Education Service Districts: Achieving school administrative cost savings while protecting local control and parental involvement


Read the full report | Buried in Governor John E. Baldacci’s fiscal year 2008-2009 General Fund budget is a policy change that could dramatically alter the face of Maine’s school system and eliminate local control over education. If passed, the administration’s proposed legislation will reduce the number of Maine’s school administrative districts (MSAD) to 26 from the current 286.

With such a proposal the administration is hoping to achieve $66 million in budget savings by limiting administration cost and through greater economies of scale. The governor should be commended for advancing the ideas of regional cooperation and cost savings. However, the administration’s proposal falls short of sound education policy because it sacrifices local control and parental involvement in favor of a bureaucratized model.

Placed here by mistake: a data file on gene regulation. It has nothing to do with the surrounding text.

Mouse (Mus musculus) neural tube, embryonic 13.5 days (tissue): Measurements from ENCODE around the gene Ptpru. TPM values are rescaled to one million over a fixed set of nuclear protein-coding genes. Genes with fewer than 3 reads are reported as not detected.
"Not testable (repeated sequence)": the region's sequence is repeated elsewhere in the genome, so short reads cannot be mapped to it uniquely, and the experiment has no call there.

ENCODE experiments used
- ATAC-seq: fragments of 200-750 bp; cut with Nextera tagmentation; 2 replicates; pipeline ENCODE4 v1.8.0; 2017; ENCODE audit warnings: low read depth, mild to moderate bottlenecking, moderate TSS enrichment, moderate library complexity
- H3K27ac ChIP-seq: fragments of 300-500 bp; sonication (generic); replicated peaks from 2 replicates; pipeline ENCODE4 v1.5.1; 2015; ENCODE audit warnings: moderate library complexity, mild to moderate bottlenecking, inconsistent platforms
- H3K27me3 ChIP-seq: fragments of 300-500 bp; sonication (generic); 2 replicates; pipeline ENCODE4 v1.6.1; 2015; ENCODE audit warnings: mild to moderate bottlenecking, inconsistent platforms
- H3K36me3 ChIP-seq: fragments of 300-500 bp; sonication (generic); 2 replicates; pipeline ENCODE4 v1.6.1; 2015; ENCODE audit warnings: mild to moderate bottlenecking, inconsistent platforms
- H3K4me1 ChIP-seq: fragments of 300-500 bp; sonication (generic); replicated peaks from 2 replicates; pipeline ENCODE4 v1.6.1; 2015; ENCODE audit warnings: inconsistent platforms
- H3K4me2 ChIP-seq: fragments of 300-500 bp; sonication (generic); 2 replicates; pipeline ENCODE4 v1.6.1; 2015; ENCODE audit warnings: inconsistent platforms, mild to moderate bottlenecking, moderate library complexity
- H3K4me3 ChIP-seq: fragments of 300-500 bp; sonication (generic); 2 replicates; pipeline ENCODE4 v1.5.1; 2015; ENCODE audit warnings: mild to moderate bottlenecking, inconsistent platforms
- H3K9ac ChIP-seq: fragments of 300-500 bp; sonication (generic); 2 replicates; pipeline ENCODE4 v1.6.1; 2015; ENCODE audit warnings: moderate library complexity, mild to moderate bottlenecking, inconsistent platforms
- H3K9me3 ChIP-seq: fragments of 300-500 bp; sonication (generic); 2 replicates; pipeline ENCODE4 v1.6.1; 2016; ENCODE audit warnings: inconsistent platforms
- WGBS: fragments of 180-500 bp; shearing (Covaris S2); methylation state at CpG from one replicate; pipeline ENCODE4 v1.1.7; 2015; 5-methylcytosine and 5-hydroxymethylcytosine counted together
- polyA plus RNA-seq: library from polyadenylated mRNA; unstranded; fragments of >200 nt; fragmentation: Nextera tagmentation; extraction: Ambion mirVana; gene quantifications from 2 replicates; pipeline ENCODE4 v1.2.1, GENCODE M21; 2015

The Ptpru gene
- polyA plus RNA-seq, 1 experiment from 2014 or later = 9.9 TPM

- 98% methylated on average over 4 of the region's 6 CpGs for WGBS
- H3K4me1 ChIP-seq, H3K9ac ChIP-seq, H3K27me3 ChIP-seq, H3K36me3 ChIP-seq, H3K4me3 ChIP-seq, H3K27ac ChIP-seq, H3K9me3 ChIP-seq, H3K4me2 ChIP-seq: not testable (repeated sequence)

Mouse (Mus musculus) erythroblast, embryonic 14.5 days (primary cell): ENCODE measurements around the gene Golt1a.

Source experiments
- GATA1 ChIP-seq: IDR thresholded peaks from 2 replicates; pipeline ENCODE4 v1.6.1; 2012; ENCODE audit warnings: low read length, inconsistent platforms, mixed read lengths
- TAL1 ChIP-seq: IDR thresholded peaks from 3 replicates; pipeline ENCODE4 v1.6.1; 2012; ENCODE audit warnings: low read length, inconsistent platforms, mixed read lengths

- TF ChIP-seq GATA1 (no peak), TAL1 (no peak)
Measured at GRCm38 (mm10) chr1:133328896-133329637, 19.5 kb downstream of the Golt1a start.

This report examines ways in which schools can consolidate administrative functions in order to achieve savings while still maintaining local control over education functions. Through the formation of Education Service Districts—regional cooperative associations—localities can maintain control over education functions, while achieving the administration’s required savings.

Key findings include:

• District consolidation, in and of itself, does not guarantee lower administrative costs as seen in West Virginia and California.
• Consolidation has the potential to negatively impact student achievement and parental involvement.
• Consolidation usually results in larger, less responsive bureaucracies and school boards.
• Education Service Districts are used in Massachusetts, Pennsylvania, and Minnesota as a consolidation compromise. They
have achieved administrative cost savings while maintaining local control.
• Education Service Districts prevent the creation of additional levels of bureaucracy.
• With the Education Service District model, cost savings are achieved from non-educational functions such as human resources,maintenance, technology, special education, and transportation.